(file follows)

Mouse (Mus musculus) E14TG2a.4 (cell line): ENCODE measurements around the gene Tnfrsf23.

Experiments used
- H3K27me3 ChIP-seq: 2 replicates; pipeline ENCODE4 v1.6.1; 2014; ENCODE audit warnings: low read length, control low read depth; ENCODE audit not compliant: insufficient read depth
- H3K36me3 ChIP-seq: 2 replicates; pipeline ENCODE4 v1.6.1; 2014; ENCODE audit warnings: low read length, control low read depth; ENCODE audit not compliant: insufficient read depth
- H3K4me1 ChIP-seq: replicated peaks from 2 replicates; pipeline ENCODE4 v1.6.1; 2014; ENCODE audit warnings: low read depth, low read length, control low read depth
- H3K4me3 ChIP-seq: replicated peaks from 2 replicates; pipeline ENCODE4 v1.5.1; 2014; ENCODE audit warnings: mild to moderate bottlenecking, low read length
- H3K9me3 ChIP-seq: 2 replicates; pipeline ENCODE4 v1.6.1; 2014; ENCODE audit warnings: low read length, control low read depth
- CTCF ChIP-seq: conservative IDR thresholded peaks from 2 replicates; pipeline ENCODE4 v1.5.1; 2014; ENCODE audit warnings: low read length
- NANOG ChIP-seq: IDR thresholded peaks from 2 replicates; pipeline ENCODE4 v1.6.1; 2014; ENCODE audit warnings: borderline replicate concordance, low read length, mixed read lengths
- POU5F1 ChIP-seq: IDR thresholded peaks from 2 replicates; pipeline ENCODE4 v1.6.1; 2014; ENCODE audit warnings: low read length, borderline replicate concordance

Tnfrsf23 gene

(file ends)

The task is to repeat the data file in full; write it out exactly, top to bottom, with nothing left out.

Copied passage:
Mouse (Mus musculus) E14TG2a.4 (cell line): ENCODE measurements around the gene Tnfrsf23.

Experiments used
- H3K27me3 ChIP-seq: 2 replicates; pipeline ENCODE4 v1.6.1; 2014; ENCODE audit warnings: low read length, control low read depth; ENCODE audit not compliant: insufficient read depth
- H3K36me3 ChIP-seq: 2 replicates; pipeline ENCODE4 v1.6.1; 2014; ENCODE audit warnings: low read length, control low read depth; ENCODE audit not compliant: insufficient read depth
- H3K4me1 ChIP-seq: replicated peaks from 2 replicates; pipeline ENCODE4 v1.6.1; 2014; ENCODE audit warnings: low read depth, low read length, control low read depth
- H3K4me3 ChIP-seq: replicated peaks from 2 replicates; pipeline ENCODE4 v1.5.1; 2014; ENCODE audit warnings: mild to moderate bottlenecking, low read length
- H3K9me3 ChIP-seq: 2 replicates; pipeline ENCODE4 v1.6.1; 2014; ENCODE audit warnings: low read length, control low read depth
- CTCF ChIP-seq: conservative IDR thresholded peaks from 2 replicates; pipeline ENCODE4 v1.5.1; 2014; ENCODE audit warnings: low read length
- NANOG ChIP-seq: IDR thresholded peaks from 2 replicates; pipeline ENCODE4 v1.6.1; 2014; ENCODE audit warnings: borderline replicate concordance, low read length, mixed read lengths
- POU5F1 ChIP-seq: IDR thresholded peaks from 2 replicates; pipeline ENCODE4 v1.6.1; 2014; ENCODE audit warnings: low read length, borderline replicate concordance

Tnfrsf23 gene